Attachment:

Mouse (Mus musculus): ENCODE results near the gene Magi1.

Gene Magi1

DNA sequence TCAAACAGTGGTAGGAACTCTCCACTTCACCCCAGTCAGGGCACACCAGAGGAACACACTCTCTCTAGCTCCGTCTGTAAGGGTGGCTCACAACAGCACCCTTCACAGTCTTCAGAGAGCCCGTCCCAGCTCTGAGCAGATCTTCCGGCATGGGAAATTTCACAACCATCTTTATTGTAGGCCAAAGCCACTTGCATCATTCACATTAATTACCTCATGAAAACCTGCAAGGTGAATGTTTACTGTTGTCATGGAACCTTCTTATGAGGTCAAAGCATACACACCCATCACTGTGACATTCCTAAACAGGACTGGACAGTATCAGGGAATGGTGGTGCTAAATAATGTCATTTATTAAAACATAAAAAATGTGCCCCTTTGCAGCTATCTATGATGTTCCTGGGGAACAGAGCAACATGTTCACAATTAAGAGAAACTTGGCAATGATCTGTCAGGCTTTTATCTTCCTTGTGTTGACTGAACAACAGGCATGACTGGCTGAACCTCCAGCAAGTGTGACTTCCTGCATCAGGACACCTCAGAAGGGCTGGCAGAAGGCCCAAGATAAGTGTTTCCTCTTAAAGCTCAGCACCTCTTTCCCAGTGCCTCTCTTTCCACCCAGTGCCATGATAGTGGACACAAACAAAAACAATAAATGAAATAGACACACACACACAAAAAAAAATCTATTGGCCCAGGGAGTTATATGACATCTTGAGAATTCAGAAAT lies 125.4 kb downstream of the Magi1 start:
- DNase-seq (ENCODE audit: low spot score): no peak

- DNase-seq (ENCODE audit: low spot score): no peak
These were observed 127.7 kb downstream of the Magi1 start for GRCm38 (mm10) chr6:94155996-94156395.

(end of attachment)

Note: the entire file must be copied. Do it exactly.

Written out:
Mouse (Mus musculus): ENCODE results near the gene Magi1.

Gene Magi1

DNA sequence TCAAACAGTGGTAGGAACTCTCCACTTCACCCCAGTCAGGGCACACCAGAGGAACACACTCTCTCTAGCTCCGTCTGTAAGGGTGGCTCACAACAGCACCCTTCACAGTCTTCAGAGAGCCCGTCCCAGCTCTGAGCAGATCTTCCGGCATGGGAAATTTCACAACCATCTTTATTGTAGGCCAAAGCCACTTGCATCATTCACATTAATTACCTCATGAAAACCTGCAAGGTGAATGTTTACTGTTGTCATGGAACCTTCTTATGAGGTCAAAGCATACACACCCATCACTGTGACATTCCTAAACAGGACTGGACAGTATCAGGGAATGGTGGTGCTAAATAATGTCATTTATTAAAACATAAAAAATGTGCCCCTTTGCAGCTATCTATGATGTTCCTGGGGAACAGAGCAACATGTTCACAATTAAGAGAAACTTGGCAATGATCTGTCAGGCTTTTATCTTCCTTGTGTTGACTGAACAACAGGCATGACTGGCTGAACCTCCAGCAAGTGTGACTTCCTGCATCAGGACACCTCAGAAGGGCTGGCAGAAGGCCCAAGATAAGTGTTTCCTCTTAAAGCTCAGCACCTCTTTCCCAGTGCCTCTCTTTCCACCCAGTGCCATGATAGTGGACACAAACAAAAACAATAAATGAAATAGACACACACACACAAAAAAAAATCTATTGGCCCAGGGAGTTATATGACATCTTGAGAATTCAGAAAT lies 125.4 kb downstream of the Magi1 start:
- DNase-seq (ENCODE audit: low spot score): no peak

- DNase-seq (ENCODE audit: low spot score): no peak
These were observed 127.7 kb downstream of the Magi1 start for GRCm38 (mm10) chr6:94155996-94156395.